Featured this summer are three poets, originally from Bangladesh, Iraqi Kurdistan, and Poland respectively, but now resident in Britain. They arrived from ‘elsewhere’ in different decades as refugees or asylum seekers. But where or what exactly is ‘elsewhere’. George Szirtes (see below) comments that it is both place and history, here as well as there. Those who have their origins in this country may also find Britain ‘other’ or alien at times, as well as home. Obviously home can be a state of mind, as well as a geographic location. These poets, Mir Mahfuz Ali, Nazand Begikhani and Maria Jastrzębska could be said to live, to some degree, ‘in-between’, to inhabit a space, a crack, like “the cracks that grow between borders” in Imtiaz Dharker’s poem ‘They’ll say “She must be from another country.”’ A crevice, or sometimes a chasm, from which experience is viewed. Their poetry may seem very different from the British mainstream, yet they help to refresh it. These poets are bi-lingual or multi-lingual, and they bring to their writing particular linguistic sensitivities, including first-hand experience of poetry from another tradition in its original language.
They contribute to what the scholar Bruce King has termed “the internationalization of English Literature”. (See Vol. 13 of The Oxford English Literary History, ‘The Internationalization of English Literature’, Vol. 13/1948-2000). King writes, “Those born outside England often call upon a different imaginative world from those born in England.” A different imaginative world can be glimpsed in Mir Mahfuz Ali’s poem ‘My Daughter Waits By The Door’. The poet combines atmosphere and feeling when he portrays his daughter waiting forlornly for playmates by the door of a flat on a British estate: “A long emptiness howls like a mad dog”. The description is imbued, it seems, with a vestige of Bangladesh. The three poets Mahfuz Ali, Begikhani and Jastrzębska are poets with the strong subject matter – war, or genocide in their backgrounds or foregrounds. They have born witness. This does not mean that they write directly, or even indirectly on such huge themes all the time, but that their varied cultural experiences, including experiences of language, are threaded through their writing as a whole.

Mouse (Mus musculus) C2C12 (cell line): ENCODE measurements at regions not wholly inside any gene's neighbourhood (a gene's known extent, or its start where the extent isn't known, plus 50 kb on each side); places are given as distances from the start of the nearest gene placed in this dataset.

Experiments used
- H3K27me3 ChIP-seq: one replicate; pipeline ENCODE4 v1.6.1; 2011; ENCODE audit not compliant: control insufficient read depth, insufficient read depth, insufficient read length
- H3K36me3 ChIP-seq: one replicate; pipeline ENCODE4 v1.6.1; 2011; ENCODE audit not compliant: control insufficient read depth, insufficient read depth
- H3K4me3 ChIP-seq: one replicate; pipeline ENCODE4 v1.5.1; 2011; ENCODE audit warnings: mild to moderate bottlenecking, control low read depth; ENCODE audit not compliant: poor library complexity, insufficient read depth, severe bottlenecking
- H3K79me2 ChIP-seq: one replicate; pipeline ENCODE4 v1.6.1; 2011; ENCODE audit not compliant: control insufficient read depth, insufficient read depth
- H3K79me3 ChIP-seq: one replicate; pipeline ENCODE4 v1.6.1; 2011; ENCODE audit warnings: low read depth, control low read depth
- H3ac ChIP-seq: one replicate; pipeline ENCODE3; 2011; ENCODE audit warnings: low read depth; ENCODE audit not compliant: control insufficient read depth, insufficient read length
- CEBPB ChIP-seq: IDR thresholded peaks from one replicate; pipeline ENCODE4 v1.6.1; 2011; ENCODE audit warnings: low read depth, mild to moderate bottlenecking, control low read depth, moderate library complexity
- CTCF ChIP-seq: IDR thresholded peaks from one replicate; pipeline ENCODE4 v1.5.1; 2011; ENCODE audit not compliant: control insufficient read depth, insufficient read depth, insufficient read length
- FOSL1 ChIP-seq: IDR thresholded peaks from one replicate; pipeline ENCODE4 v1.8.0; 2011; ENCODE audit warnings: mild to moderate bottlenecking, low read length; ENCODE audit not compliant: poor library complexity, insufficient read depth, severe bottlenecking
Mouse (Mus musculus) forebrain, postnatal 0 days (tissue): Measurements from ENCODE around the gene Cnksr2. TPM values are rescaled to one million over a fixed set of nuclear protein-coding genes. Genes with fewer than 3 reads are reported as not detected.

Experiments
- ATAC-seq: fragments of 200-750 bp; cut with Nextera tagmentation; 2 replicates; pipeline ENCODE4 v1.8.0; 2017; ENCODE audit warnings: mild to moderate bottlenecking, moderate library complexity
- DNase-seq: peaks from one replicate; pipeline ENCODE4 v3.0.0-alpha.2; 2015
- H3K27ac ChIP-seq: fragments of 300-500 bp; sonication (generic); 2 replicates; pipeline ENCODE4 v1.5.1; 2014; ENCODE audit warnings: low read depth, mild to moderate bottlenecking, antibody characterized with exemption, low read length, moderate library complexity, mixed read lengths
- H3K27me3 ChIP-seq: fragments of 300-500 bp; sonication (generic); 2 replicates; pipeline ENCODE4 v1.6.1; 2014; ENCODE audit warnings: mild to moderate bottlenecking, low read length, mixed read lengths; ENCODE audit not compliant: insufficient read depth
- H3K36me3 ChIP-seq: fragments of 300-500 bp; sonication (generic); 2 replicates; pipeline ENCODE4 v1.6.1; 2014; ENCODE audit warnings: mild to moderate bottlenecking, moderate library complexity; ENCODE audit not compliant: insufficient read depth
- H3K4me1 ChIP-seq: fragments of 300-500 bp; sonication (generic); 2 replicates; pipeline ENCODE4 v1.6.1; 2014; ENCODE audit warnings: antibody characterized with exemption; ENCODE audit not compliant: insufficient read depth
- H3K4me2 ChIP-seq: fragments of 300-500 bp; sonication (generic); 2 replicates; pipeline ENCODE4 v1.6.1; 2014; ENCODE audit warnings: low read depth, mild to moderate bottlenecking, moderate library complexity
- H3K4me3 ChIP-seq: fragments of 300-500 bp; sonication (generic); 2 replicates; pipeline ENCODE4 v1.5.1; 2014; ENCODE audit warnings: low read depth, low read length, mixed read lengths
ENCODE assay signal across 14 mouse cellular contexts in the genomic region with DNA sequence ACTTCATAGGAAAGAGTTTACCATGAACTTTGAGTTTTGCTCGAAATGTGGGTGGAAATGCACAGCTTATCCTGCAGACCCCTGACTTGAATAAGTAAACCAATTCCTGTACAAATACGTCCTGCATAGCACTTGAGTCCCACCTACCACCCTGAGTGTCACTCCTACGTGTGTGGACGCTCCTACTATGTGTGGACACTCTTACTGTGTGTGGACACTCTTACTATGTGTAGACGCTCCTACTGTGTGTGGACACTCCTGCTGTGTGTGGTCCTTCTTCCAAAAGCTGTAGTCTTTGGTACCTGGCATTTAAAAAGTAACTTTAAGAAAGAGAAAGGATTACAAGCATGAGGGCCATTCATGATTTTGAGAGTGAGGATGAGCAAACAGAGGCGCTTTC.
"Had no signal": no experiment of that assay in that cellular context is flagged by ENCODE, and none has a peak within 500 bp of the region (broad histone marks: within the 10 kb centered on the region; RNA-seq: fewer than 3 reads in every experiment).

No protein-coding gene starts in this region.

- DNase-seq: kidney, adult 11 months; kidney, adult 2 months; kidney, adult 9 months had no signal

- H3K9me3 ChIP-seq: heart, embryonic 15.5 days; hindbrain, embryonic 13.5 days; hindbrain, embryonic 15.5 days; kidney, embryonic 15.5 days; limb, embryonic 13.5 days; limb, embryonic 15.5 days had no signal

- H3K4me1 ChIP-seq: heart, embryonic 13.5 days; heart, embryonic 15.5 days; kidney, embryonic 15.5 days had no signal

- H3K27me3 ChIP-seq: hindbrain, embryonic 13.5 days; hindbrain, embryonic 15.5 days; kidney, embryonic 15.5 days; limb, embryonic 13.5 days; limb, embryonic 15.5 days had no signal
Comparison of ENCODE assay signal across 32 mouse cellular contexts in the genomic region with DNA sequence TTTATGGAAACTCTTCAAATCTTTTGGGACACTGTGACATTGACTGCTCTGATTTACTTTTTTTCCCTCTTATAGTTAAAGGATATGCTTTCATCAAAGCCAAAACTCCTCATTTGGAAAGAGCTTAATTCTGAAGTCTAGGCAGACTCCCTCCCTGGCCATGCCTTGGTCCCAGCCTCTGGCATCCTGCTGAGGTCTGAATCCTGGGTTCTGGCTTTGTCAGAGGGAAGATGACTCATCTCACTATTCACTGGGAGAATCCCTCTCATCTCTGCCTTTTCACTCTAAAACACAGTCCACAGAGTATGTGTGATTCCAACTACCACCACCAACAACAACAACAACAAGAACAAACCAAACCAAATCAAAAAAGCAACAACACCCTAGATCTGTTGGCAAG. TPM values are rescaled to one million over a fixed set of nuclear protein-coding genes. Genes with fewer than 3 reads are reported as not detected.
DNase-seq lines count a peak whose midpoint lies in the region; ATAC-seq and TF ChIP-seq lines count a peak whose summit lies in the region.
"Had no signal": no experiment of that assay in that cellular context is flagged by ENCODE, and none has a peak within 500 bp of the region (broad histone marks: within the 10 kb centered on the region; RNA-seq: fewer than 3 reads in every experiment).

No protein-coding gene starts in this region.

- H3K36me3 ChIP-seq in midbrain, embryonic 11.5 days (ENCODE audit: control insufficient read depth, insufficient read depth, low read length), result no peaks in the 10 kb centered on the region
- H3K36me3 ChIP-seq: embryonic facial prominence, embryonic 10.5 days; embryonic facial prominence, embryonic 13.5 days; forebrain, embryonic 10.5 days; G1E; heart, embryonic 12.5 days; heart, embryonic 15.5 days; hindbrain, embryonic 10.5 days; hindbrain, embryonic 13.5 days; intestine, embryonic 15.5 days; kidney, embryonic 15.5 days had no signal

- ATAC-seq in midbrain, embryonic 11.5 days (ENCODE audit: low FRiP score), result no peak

Their poetic style, as well as their themes, can seem ‘foreign’ or challenging – the extreme ‘Bengali’ sensuousness of Mahfuz Ali’s writing, Jastrzębska’s deliberate plain-spoken directness and her attraction to that ‘in-between’ form, the prose-poem, and Begikhani’s brand of imagism with its roots in the poetry of her country of origin. But, of course, it’s more complex than this suggests. Mahfuz Ali, for instance, grew up with ‘English Literature’, Jastrzębska has taken on and transmuted aspects of the poetry of the Women’s Movement in the 1980s, and Begikhani’s work shows the influence of T.S. Eliot whose poems she has translated. All three poets partake of and are part of contemporary British poetry.
Their writing confidently explodes ideas about poetry we might entertain in Britain, for instance that it should necessarily be ironic and understated, or that it should avoid the overtly political. Above all these are passionate poets, and there is an over-riding sense that the poems had to be written. For the reader, naturally, it’s not one-way traffic, and if we don’t share the particularities of their experiences, cultural, political or literary, we can bring to their poetry what we know of loss, protest and regeneration. Engaging with their poetry connects us to others, and to a wider world of which we are part, and to a fuller realisation of Britain. It can help us to connect to our own far-reaching familial and ancestral roots. ‘In-between’ is a fruitful place for a writer to be. Mahfuz Ali, Begikhani and Jastrzębska offer mature and compelling fruit.